Cheney or Staff Met Enron Execs 6 Times

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Vice President Dick Cheney or members of his energy task force met six times last year with executives of Enron Corp. but did not discuss the energy company’s financial problems that led to the biggest bankruptcy in U.S. history, according to a White House letter released Tuesday.

The letter was the first detailed response by the vice president’s office to congressional inquiries about meetings Cheney and his staff held with outside interests while drafting energy policy.

David S. Addington, counsel to the vice president, said Cheney and Enron Chairman and Chief Executive Kenneth L. Lay met for a half-hour April 17 to discuss energy policy, including California’s energy crisis.


Enron representatives met with the vice president’s staff on five other occasions, Addington said.

In a letter sent to Cheney on Tuesday, Rep. Henry A. Waxman (D-Los Angeles), who has sought details of the meetings, said the disclosures show that “the access provided to Enron far exceeded the access provided by the White House to other parties interested in energy policy.”

Addington, however, said the energy task force staff was meeting during that same period with a broad range of individuals involved in energy policy.

Cheney’s staff first met with Enron executives Feb. 22. Their last meeting was Oct. 10, six days before the company’s slide began.

On Oct. 16, Enron reported a third-quarter loss of $638 million and disclosed a $1.2-billion reduction in shareholder equity. On Nov. 8, it announced it had overstated its earnings by $586 million during the last four years. The company filed for protection from its creditors Dec. 2.

“Enron did not communicate information about its financial position in any of the meetings,” Addington said in a Jan. 3 letter to Waxman.


Waxman, who initially wrote the White House last month seeking information about the meetings, said the disclosures raise additional questions about the extent to which Enron may have influenced the administration’s energy policy. The task force’s report, released in May, called for expanded drilling for oil and gas on public land, more rapid approval processes for power plants and greater use of nuclear power, among other recommendations.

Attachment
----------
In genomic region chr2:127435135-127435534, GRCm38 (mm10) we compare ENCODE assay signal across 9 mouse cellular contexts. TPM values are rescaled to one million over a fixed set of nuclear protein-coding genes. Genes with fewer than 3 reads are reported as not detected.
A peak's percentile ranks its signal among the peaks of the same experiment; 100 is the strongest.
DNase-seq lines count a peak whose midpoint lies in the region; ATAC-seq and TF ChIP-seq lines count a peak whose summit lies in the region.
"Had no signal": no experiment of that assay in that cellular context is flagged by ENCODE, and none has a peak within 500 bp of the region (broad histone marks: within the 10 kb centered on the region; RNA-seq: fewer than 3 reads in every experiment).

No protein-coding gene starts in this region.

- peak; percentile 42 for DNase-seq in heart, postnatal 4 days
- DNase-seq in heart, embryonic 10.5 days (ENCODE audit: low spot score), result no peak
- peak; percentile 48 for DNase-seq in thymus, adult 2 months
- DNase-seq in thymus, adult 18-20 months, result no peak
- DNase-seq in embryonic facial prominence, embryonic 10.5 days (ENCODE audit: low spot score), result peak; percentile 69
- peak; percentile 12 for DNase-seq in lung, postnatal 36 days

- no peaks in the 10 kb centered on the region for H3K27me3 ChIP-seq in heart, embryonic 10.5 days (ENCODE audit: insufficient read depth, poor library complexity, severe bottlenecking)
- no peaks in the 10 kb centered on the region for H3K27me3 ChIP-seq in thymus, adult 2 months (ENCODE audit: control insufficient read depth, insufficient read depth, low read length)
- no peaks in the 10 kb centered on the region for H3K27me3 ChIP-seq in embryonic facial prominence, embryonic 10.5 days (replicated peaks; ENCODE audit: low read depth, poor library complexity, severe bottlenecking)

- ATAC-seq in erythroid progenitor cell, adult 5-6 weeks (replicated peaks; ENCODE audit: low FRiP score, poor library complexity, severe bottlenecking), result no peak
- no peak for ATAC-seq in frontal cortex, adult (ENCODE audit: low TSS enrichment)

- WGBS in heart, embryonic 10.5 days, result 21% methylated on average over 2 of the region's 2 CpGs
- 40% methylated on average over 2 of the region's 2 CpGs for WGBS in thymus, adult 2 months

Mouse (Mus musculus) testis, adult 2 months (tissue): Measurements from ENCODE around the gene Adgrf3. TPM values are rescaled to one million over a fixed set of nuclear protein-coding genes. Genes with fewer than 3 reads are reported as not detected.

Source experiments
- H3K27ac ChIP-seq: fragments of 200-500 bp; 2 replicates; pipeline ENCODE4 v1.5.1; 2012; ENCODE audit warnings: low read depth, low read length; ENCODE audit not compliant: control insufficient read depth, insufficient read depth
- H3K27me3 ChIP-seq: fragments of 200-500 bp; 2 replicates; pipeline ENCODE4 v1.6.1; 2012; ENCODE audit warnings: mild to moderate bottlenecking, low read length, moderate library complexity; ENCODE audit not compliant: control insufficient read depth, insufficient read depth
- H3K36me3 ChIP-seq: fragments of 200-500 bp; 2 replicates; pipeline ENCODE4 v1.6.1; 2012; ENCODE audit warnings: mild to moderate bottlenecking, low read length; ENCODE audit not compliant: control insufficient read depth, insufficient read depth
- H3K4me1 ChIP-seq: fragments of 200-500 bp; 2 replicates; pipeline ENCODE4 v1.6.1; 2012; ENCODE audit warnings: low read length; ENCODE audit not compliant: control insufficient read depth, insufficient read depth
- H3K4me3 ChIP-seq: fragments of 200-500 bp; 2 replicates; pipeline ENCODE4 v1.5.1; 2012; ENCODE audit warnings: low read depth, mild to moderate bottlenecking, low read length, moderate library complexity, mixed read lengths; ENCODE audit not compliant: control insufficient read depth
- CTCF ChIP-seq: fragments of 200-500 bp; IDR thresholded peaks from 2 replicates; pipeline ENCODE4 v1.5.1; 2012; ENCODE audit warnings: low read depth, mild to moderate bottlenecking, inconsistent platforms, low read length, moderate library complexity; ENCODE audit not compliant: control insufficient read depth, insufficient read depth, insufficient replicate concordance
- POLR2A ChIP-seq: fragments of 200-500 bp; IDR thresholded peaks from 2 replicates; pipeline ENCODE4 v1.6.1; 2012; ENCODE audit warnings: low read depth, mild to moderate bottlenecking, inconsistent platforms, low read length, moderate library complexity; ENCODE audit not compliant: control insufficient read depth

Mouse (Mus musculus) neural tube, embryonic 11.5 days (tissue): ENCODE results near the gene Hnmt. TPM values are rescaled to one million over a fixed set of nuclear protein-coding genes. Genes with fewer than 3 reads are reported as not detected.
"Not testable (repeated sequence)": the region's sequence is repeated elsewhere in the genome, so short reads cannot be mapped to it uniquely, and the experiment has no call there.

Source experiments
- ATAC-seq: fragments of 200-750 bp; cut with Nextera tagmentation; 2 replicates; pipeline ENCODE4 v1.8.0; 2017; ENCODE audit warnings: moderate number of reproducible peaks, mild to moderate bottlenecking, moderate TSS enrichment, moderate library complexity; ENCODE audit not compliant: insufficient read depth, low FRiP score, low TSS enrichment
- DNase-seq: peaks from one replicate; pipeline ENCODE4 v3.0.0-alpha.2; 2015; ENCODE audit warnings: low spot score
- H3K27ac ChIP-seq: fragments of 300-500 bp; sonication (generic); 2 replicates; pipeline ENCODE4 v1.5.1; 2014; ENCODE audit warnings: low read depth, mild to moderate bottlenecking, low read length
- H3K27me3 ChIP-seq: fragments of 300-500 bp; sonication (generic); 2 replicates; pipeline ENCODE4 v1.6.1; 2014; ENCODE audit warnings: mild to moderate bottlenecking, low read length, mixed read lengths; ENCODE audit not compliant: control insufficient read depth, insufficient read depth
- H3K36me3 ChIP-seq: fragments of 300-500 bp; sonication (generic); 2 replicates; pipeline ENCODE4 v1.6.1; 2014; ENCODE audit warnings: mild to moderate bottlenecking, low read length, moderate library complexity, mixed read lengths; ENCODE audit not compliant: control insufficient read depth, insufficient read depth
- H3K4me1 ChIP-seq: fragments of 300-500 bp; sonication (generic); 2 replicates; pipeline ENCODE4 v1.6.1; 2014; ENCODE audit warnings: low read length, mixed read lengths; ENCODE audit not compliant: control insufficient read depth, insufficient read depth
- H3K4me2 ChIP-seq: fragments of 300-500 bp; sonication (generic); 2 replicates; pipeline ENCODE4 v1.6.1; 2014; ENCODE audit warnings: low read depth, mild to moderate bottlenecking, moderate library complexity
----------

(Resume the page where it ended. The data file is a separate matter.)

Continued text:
And in his Tuesday letter to Cheney, Waxman asked the vice president to provide more information, including copies of any documents discussed and records of any e-mails and telephone calls between Enron executives and White House officials.

The White House indicated to news services late Tuesday that no additional information would be provided.

The exchange of letters between Cheney’s office and Waxman, the top Democrat on the House Government Reform Committee, was the latest development in a months-long controversy expected to heat up in coming weeks as several congressional committees investigate Enron’s collapse. One probe is likely to touch on President Bush’s ties to Lay, a major donor and fund-raiser for Bush in the 2000 campaign.

Bush recently said he had no recent contact with Enron executives and he would let the probes lead where they may.

Cheney had resisted congressional efforts to learn about the private meetings held by the task force. But Waxman, citing Enron’s collapse, urged Cheney in December to reconsider his position.


Critics of the White House energy plan contend that industry leaders were influential in shaping policy. Administration officials defend the secrecy, saying it was necessary to foster a free exchange of ideas.

Although Cheney’s office provided some details of the meetings with Enron officials, the dispute over how much information should be made public about the meetings appears far from over.

Addington told Waxman that the information was being provided “as a matter of comity between the legislative and executive branches, with due regard for the constitutional separation of powers, and reserving all legal authorities and privileges that may apply. It is our hope that submission of the information will help you avoid the waste of time and taxpayer funds on unnecessary inquiries.”

He also noted that the day after his meeting with Lay, Cheney spoke out against the use of price controls to bring down California’s soaring electricity costs. Cheney, however, already had been on record against price controls.

Also Tuesday, Enron confirmed it received bids for a controlling stake in its energy-trading unit, according to Bloomberg News. But it would not confirm published reports identifying the bidders, including Citigroup Inc. and UBS.